Every February, 30,000 skiers and spectators descend on northwestern Wisconsin to take part in the largest cross-country race in North America, the American Birkebeiner. The more than 30-mile race from Cable to Hayward, known as the “Birkie,” tests the endurance of skiers. It also creates a huge emergency communications challenge for first responders.
“We have been requested by Bayfield and Sawyer Counties to assist in improving on course communications over the past couple years,” said Wisconsin Interoperable System for Communications (WISCOM) Program Manager Josh Ripp. “Emergency communication is difficult at best in isolated areas, such as those that exist in the Northwoods. Trying to get radio coverage from EMS staff attending to injured skiers out on the course to the main first aid station can be tricky.”
In recent years, the Office of Emergency Communications (OEC), which is part of the Wisconsin Department of Military Affairs, and Wisconsin State Patrol Engineering and Communications staff have brought the state’s Site on Wheels trailer (SOW) to the Birkie event, which provides temporary radio system coverage. The challenge has been connecting to the rest of the WISCOM system to provide seamless coverage across sites in area. This connection is usually made using existing cellular data networks.
“Unfortunately, with the number of spectators and skiers, there was too much network congestion to get through those usual pathways,” Ripp said.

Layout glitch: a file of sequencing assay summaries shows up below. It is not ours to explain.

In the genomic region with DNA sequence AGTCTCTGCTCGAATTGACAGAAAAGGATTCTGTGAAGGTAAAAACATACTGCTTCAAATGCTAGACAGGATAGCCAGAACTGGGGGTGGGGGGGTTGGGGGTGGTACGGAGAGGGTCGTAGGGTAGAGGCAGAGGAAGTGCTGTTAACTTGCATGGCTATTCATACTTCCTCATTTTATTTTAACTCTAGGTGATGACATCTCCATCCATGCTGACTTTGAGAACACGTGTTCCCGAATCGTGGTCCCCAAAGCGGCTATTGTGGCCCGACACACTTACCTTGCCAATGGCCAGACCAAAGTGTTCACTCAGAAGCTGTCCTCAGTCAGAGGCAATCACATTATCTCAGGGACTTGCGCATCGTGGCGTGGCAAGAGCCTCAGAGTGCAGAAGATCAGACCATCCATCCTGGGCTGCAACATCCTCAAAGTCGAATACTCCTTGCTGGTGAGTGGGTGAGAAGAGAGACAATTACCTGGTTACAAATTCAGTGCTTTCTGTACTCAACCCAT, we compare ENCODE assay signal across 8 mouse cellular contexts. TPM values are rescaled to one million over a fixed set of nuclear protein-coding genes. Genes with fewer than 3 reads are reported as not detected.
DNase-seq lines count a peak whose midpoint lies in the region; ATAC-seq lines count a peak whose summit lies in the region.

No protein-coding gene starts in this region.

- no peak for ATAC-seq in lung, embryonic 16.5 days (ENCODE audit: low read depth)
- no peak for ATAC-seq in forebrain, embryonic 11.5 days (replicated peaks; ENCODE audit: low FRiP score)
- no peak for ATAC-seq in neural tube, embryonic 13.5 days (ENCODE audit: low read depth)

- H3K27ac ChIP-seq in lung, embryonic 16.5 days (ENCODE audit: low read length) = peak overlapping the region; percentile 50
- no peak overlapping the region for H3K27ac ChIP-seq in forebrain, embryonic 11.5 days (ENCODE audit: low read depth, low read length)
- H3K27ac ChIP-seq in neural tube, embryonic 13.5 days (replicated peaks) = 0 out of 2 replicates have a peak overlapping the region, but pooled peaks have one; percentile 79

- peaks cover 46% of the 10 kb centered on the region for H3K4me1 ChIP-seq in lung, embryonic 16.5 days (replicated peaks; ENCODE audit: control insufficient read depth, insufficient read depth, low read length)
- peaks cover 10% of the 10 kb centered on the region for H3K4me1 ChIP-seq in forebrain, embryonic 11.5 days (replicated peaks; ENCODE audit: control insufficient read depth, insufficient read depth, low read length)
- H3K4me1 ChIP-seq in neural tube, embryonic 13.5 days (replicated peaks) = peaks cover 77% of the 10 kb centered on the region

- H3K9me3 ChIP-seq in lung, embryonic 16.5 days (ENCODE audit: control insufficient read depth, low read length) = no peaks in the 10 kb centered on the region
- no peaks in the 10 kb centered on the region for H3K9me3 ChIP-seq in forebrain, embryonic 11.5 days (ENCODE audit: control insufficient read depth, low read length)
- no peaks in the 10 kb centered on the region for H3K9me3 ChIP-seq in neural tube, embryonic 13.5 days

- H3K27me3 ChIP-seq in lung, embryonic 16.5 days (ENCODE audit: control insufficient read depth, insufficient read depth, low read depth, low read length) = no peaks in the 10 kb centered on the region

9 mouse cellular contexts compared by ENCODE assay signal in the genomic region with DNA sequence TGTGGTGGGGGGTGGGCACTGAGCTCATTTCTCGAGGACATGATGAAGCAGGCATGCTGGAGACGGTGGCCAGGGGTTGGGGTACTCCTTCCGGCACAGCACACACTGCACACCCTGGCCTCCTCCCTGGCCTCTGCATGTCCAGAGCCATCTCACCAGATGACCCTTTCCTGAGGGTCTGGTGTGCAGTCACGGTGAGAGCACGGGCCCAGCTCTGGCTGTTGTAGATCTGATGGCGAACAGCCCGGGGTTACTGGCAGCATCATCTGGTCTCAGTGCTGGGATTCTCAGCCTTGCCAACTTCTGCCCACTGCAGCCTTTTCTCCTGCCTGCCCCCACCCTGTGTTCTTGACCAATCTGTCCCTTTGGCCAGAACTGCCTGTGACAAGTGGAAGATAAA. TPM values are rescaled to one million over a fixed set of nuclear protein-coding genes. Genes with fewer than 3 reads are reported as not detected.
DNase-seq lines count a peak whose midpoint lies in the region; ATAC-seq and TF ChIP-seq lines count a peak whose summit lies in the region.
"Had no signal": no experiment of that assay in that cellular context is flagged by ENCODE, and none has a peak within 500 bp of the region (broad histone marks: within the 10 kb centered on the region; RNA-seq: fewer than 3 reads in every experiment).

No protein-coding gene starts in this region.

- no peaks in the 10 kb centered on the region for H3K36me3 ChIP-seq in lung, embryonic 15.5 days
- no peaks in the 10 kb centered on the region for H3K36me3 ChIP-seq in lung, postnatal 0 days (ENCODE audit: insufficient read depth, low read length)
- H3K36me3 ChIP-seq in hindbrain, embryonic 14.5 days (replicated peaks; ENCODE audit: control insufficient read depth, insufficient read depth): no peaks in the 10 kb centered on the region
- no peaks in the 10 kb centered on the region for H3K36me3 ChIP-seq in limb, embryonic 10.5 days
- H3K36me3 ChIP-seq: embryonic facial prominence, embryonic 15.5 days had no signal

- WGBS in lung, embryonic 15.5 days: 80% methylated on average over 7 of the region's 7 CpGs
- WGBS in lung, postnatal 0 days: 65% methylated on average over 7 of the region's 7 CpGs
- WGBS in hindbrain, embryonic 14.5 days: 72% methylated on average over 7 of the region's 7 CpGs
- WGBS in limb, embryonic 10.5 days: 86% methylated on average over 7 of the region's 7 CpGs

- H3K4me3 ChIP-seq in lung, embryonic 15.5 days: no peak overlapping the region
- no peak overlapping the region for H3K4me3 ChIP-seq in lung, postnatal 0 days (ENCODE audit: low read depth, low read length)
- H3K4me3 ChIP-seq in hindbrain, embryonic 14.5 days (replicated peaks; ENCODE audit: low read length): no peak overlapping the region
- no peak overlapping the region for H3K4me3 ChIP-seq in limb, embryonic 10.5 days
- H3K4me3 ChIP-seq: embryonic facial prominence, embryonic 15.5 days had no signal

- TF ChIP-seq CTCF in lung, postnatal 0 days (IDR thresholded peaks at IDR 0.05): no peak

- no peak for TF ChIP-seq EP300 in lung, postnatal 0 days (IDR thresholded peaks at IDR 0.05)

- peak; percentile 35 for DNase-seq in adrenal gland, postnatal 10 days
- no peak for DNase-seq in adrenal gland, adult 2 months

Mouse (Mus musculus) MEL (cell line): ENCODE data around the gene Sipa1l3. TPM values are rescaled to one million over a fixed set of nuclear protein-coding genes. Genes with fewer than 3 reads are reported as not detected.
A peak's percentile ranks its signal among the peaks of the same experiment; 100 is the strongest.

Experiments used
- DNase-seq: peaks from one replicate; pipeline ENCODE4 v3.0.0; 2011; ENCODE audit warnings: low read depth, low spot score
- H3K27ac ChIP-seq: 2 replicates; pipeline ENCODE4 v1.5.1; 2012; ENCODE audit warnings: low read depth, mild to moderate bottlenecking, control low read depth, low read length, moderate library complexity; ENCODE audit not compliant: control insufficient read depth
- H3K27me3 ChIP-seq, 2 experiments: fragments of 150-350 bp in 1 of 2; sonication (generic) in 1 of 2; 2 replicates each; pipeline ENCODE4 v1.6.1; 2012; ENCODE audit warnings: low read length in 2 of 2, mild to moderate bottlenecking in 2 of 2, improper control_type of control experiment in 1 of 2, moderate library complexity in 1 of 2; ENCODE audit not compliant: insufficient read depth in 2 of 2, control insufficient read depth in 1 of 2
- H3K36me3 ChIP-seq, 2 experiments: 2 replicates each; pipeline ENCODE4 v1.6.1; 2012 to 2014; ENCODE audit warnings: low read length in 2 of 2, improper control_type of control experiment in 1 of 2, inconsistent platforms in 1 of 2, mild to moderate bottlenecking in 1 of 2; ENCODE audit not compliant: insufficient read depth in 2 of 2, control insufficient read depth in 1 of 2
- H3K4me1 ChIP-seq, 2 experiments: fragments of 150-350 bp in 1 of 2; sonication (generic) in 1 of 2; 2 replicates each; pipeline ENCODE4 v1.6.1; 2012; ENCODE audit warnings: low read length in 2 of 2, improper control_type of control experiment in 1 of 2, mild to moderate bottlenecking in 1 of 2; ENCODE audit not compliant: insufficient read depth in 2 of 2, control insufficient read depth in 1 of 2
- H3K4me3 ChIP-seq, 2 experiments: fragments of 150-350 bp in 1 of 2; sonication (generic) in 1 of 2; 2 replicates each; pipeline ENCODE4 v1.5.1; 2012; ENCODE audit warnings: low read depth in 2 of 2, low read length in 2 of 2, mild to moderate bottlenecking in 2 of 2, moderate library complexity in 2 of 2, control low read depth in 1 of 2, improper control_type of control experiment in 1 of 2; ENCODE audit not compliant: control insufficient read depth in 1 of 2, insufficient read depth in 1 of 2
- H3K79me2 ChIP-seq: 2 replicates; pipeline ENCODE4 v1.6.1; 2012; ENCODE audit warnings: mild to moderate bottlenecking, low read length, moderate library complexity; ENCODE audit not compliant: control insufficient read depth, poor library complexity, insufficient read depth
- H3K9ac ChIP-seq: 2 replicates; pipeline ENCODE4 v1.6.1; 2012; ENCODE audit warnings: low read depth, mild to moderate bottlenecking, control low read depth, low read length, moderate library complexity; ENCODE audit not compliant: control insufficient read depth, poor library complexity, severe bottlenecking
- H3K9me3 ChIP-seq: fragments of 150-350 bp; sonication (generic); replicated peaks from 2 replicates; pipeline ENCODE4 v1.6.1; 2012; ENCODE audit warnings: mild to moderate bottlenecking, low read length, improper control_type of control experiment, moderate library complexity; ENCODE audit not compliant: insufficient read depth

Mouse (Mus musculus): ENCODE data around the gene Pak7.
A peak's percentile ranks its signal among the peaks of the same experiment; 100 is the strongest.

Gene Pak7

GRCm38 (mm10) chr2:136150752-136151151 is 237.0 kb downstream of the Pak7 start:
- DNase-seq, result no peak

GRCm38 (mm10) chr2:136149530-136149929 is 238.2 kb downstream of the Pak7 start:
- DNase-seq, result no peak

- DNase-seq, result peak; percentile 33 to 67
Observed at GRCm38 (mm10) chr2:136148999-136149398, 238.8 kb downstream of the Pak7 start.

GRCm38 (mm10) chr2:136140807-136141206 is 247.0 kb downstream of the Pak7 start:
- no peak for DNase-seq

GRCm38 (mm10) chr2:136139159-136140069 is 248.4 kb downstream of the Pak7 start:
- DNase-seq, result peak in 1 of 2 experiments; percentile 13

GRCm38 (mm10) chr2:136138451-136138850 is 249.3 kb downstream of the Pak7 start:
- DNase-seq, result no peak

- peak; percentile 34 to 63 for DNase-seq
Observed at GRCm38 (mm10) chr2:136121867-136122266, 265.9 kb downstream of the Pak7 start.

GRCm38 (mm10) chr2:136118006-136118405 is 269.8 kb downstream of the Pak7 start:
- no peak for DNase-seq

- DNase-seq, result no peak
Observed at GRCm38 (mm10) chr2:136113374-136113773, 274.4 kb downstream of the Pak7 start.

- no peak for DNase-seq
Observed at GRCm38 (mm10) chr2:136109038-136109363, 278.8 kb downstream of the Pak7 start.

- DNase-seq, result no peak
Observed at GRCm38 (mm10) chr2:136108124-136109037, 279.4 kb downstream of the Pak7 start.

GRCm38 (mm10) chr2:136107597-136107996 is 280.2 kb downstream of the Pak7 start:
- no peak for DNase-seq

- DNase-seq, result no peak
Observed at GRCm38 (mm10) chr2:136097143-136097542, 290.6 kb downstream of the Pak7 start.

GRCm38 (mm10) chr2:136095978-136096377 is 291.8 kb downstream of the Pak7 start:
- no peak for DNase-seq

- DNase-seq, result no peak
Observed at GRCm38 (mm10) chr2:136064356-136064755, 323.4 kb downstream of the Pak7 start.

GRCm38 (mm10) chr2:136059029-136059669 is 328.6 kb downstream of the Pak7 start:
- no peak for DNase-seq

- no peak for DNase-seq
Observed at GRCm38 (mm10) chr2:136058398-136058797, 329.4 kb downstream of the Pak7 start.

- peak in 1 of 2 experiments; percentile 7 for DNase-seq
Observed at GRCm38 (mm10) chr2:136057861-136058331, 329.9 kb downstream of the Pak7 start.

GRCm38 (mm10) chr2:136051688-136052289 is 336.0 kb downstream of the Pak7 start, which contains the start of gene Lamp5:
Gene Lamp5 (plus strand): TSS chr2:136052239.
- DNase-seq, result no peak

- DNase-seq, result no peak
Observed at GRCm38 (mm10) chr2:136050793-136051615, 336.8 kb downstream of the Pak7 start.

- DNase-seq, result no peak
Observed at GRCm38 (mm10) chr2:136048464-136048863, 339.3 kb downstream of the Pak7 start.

For the Feb. 20-23 Birkie weekend, OEC was able to coordinate a new resource to help with public safety communications. As part of being a member of the First Responder Network Authority, or FirstNet, the state now has access to AT&T’s Satellite Cellsite on Light Truck, known as SatCOLT.
SatCOLT is a deployable truck that provides first responders with similar capabilities and connectivity as a cell tower. Emergency officials used portable radios and the Band 14 spectrum, part of the FirstNet broadband network dedicated to public safety, to communicate. When SatCOLT was combined with the SOW, responders were able to stay connected and operate even in the most remote areas along the race.
In December 2017, Wisconsin became one of several states to opt in to the FirstNet plan. AT&T was selected to develop the national broadband advanced technology initiative to help improve public safety communications. One of the state’s requirements was to have a deployable vehicle, such as a SatCOLT, located in Wisconsin and available to help with interoperability issues — especially in rural areas during events and emergencies.
“It worked wonderfully,” Ripp said. “We know it helped EMS crews communicate and get appropriate help for those skies and spectators that needed first aid.”
Following this year’s success, Ripp said they plan to use the SatCOLT for future Birkebeiners, as well as other planned events and potential emergencies. The SatCOLT is located in the Green Bay area and there is no charge for use.